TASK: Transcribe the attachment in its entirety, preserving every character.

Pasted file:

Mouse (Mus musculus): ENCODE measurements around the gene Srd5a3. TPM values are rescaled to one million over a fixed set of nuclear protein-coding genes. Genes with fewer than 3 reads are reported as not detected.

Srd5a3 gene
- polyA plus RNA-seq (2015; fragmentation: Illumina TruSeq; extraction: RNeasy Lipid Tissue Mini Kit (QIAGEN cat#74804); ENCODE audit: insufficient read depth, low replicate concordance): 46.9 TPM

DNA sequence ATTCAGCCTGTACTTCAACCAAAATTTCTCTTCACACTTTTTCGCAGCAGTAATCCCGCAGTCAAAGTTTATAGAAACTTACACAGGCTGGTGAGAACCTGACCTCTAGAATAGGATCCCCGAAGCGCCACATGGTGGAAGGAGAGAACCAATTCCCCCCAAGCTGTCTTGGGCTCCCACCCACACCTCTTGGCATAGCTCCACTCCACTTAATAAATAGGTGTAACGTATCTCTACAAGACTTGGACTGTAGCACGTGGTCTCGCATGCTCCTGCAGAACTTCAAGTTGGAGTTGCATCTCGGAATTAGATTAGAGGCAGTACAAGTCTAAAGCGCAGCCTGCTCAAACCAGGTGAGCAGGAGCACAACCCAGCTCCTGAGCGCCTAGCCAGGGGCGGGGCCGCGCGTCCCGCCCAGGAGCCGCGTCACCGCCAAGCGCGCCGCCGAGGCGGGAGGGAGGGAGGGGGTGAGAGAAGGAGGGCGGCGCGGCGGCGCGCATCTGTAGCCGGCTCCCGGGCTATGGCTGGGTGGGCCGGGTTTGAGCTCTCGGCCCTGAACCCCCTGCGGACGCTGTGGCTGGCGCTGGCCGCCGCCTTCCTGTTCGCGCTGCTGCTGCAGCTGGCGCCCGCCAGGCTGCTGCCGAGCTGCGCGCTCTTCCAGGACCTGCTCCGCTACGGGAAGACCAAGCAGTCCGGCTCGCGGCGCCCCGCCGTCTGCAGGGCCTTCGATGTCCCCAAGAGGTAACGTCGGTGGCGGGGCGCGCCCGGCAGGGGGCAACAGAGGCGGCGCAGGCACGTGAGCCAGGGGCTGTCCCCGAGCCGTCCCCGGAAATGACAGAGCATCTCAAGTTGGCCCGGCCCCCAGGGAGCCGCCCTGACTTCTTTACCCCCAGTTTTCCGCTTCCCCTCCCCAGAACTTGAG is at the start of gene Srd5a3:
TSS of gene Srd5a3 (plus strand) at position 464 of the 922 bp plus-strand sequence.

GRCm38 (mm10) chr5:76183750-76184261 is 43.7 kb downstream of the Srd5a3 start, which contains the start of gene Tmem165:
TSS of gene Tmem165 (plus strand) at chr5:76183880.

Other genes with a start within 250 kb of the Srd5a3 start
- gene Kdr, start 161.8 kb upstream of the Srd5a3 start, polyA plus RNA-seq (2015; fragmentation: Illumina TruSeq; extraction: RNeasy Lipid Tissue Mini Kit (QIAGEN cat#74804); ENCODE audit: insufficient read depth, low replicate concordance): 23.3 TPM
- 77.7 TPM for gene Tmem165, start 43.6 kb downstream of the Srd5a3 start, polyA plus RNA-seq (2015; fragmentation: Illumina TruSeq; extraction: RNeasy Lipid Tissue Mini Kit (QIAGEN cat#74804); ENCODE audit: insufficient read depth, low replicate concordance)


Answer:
Mouse (Mus musculus): ENCODE measurements around the gene Srd5a3. TPM values are rescaled to one million over a fixed set of nuclear protein-coding genes. Genes with fewer than 3 reads are reported as not detected.

Srd5a3 gene
- polyA plus RNA-seq (2015; fragmentation: Illumina TruSeq; extraction: RNeasy Lipid Tissue Mini Kit (QIAGEN cat#74804); ENCODE audit: insufficient read depth, low replicate concordance): 46.9 TPM

DNA sequence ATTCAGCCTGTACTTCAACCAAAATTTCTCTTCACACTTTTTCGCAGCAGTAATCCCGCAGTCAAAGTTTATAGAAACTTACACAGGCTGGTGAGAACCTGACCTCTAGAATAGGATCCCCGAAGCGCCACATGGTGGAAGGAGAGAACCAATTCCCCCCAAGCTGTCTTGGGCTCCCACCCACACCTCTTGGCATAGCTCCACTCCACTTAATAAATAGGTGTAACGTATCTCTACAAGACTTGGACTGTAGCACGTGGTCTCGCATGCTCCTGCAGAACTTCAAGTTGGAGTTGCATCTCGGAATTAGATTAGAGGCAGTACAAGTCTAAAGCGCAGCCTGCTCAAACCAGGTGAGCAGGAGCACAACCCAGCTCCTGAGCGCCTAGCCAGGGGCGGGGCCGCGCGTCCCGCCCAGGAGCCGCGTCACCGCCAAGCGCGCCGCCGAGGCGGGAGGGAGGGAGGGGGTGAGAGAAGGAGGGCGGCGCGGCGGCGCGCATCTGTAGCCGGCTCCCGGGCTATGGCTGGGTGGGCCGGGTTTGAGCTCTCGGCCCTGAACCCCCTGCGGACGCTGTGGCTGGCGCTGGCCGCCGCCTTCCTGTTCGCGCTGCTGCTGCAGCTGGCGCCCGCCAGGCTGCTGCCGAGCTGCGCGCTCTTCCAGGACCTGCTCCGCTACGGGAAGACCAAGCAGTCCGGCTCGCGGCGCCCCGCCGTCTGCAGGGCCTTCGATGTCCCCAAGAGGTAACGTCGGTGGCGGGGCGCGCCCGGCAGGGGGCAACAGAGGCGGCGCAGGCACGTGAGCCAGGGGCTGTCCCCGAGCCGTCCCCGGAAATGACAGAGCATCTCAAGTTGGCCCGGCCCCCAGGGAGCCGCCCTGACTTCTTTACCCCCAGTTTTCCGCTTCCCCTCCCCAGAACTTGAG is at the start of gene Srd5a3:
TSS of gene Srd5a3 (plus strand) at position 464 of the 922 bp plus-strand sequence.

GRCm38 (mm10) chr5:76183750-76184261 is 43.7 kb downstream of the Srd5a3 start, which contains the start of gene Tmem165:
TSS of gene Tmem165 (plus strand) at chr5:76183880.

Other genes with a start within 250 kb of the Srd5a3 start
- gene Kdr, start 161.8 kb upstream of the Srd5a3 start, polyA plus RNA-seq (2015; fragmentation: Illumina TruSeq; extraction: RNeasy Lipid Tissue Mini Kit (QIAGEN cat#74804); ENCODE audit: insufficient read depth, low replicate concordance): 23.3 TPM
- 77.7 TPM for gene Tmem165, start 43.6 kb downstream of the Srd5a3 start, polyA plus RNA-seq (2015; fragmentation: Illumina TruSeq; extraction: RNeasy Lipid Tissue Mini Kit (QIAGEN cat#74804); ENCODE audit: insufficient read depth, low replicate concordance)